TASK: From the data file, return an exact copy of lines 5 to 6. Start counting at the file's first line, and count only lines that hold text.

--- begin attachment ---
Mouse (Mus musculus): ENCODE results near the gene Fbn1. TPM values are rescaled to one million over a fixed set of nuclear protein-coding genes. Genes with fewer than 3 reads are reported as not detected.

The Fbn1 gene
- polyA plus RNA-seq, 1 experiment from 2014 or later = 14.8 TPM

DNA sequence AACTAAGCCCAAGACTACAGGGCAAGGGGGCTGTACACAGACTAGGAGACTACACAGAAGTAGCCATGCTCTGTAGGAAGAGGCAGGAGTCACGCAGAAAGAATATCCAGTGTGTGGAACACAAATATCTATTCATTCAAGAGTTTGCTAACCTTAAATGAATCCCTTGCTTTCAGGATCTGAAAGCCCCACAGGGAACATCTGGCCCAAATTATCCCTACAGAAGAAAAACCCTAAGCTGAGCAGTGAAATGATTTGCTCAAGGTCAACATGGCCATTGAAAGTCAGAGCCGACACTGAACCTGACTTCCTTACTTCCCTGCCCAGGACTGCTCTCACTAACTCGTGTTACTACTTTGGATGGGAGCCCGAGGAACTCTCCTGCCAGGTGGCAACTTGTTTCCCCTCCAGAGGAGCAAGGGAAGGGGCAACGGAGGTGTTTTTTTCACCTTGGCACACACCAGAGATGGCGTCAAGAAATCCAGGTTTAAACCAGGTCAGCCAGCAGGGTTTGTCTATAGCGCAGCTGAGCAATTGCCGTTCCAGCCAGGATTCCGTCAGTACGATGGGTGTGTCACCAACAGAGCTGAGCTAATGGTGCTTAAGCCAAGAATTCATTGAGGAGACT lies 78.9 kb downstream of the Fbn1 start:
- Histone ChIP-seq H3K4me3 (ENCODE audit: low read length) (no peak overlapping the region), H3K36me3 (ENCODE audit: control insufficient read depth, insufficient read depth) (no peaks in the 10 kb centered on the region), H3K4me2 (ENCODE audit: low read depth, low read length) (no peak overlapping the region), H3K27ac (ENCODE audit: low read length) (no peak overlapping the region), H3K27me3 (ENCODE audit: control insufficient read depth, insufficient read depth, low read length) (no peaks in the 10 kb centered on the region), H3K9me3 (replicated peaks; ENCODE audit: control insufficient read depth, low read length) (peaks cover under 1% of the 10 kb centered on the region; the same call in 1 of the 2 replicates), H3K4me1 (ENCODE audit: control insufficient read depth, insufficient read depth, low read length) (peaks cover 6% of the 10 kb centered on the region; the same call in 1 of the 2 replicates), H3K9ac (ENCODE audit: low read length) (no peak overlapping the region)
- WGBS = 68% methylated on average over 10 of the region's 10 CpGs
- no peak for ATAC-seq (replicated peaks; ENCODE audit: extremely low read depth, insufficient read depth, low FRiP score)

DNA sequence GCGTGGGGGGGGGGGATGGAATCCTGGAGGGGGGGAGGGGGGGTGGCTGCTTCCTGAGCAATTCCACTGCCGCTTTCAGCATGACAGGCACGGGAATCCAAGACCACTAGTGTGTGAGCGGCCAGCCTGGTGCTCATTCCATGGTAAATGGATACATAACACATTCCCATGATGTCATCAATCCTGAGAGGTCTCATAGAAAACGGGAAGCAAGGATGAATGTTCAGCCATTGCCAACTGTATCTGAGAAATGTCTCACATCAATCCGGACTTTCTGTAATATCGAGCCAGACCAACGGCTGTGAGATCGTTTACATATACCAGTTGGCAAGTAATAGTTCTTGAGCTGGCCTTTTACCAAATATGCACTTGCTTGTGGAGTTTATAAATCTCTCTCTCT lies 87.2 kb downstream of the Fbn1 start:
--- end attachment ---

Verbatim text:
- Histone ChIP-seq H3K4me3 (ENCODE audit: low read length) (no peak overlapping the region), H3K36me3 (ENCODE audit: control insufficient read depth, insufficient read depth) (no peaks in the 10 kb centered on the region), H3K4me2 (ENCODE audit: low read depth, low read length) (no peak overlapping the region), H3K27ac (ENCODE audit: low read length) (no peak overlapping the region), H3K27me3 (ENCODE audit: control insufficient read depth, insufficient read depth, low read length) (no peaks in the 10 kb centered on the region), H3K9me3 (replicated peaks; ENCODE audit: control insufficient read depth, low read length) (peaks cover under 1% of the 10 kb centered on the region; the same call in 1 of the 2 replicates), H3K4me1 (ENCODE audit: control insufficient read depth, insufficient read depth, low read length) (peaks cover 6% of the 10 kb centered on the region; the same call in 1 of the 2 replicates), H3K9ac (ENCODE audit: low read length) (no peak overlapping the region)
- WGBS = 68% methylated on average over 10 of the region's 10 CpGs